Echidna Media Organization project S.N.A.L. (emo_snal) wrote,
Echidna Media Organization project S.N.A.L.
emo_snal

The Fricke Museum of Natural Science

   My parents' house contains numerous interesting and unusual curiosities such as a large whale rib bone, a very well preserved dessicated sea skate, large natural halite crystals (mum and I hacked them out of the Serles salt lake)... even the cat's gotten into it -- when I returned from Nigeria the first time I found Pelcat had made good on her interest in local native American culture by constructing a wigwam in the back yard*. When I dug up a large yellow jacket nest last year I asked the parents if I should donate it to "the Fricke Museum of Natural Sciences" because it was kind of neat. It now resides in the garage (without any Vespula germanica living in it anymore).
   Also there are numerous beehive bodies in use as various things like lamp stands throughout the house.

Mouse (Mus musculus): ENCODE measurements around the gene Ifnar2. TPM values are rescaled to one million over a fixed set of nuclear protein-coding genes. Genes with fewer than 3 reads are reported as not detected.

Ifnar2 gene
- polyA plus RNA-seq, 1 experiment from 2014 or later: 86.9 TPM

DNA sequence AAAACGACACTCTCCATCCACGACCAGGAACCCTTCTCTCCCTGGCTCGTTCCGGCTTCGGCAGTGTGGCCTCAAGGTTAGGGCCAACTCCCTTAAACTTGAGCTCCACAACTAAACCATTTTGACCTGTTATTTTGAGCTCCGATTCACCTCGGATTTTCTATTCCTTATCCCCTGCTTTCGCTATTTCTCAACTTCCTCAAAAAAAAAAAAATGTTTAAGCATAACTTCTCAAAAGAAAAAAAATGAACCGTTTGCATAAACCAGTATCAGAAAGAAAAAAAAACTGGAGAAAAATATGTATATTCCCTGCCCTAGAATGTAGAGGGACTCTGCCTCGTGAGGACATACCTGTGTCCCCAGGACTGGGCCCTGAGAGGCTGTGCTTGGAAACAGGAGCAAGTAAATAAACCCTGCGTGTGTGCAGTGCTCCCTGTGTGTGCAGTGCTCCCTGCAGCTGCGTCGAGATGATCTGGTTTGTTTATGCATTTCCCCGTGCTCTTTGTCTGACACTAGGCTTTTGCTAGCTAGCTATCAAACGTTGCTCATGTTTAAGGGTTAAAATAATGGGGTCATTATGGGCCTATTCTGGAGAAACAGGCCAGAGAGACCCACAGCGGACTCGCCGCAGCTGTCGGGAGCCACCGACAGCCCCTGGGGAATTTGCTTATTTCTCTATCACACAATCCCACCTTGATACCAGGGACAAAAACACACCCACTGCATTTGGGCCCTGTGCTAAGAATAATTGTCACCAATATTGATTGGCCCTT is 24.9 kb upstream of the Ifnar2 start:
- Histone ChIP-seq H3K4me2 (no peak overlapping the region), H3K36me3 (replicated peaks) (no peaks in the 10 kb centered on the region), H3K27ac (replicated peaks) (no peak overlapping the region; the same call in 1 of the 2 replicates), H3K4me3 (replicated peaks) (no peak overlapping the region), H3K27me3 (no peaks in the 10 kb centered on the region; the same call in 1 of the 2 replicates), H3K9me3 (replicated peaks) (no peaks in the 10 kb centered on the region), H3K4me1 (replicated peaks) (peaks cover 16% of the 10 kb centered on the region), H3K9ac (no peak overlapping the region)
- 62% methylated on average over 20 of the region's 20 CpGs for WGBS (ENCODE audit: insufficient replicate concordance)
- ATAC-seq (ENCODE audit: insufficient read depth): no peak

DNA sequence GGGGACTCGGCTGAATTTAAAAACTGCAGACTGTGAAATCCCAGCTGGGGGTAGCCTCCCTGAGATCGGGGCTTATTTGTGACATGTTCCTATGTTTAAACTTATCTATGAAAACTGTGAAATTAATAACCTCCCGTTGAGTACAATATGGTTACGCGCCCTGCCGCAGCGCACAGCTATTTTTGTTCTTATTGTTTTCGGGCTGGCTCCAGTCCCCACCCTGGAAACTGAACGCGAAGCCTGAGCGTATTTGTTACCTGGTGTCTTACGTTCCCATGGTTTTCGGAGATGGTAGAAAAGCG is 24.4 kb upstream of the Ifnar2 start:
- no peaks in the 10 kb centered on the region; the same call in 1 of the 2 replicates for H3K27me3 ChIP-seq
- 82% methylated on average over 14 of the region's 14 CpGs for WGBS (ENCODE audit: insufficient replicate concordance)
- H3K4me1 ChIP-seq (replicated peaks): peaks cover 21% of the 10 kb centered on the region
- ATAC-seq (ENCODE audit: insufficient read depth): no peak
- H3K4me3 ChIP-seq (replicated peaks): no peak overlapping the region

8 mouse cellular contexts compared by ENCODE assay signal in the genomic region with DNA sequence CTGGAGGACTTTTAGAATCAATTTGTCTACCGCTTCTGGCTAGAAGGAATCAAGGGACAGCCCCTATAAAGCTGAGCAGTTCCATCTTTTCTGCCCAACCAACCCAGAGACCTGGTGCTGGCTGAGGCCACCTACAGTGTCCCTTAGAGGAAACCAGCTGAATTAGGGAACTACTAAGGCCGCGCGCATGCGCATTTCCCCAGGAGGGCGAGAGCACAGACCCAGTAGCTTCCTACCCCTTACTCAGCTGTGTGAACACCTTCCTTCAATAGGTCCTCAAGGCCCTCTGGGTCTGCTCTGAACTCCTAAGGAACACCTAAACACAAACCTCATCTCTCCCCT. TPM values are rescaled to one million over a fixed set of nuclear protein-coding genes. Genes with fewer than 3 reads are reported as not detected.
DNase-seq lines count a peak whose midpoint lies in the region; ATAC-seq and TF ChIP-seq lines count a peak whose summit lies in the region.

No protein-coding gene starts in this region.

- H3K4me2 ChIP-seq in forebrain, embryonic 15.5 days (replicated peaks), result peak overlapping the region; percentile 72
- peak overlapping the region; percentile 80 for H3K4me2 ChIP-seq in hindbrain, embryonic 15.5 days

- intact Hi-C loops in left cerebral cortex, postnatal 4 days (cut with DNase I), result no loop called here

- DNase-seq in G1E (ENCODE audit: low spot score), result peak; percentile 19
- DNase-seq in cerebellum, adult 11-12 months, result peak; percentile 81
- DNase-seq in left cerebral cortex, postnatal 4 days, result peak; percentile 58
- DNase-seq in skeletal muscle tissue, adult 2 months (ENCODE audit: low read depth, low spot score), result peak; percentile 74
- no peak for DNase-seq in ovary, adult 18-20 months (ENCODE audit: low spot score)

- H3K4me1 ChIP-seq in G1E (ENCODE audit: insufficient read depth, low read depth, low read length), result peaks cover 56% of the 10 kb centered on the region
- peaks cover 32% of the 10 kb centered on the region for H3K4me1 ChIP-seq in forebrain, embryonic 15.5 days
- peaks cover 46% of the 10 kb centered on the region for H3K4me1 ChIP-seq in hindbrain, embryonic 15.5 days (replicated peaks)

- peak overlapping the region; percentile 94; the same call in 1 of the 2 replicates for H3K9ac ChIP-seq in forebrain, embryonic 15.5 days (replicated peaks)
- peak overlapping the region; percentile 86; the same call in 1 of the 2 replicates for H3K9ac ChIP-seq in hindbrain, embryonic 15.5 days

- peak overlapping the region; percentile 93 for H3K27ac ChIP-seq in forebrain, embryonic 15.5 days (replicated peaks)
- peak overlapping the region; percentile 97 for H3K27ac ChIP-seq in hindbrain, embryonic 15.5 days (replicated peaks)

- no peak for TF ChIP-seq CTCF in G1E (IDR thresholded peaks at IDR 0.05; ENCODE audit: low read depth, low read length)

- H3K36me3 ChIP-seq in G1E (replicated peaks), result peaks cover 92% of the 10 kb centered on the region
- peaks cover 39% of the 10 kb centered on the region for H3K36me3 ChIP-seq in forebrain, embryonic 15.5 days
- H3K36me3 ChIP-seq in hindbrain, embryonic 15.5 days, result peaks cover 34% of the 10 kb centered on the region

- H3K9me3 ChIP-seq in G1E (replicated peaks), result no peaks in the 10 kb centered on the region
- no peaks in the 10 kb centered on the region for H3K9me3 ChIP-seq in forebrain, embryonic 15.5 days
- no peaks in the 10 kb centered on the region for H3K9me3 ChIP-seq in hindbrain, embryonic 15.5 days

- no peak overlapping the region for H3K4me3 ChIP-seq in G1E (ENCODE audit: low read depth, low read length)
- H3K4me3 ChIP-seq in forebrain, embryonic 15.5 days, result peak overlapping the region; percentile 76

Just yesterday a large box arrived by post. My dear mum, furzicle, a science teacher, exclaimed "oh my beetles are here!" The next day there was a letter in the mail, which when opened was found to contain little vials full of live ants. (I've always wondered mightily what it must be like to work in the giant ant farm that makes the ants to put in ant farms. And for that matter I guess I should add beetle farm to that curiosity.

   Upon my return from my most recent trip I found the Fricke Museum of Natural Science (FMNS) has acquired a new addition -- has brought the large frogs that normally live in the classroom in for the summer. Accompanying them is their cricket food supply. The house now sounds like a forest, with the unflagging chirp of the crickets.

   "You know, I think I like the cricket more than the frog" mother reports. Also offering "friendly" when I asked for a word to describe the sound of the chirp.


* You may disbelieve that a cat named Pelekea Cachaça would be interested enough in anthropology to construct a wigwam. Well I can tell you when I returned I found she had taken to sleeping in a hollowed out area in some dry grass that possibly due forces other than cats performing reconstructive archeology had woven itself into a roof and sides.




The front entrance to the Fricke Museum of Natural Science, bravely guarded by Pelcat.

Tags: mum, pelcat, the fricke museum of natural science
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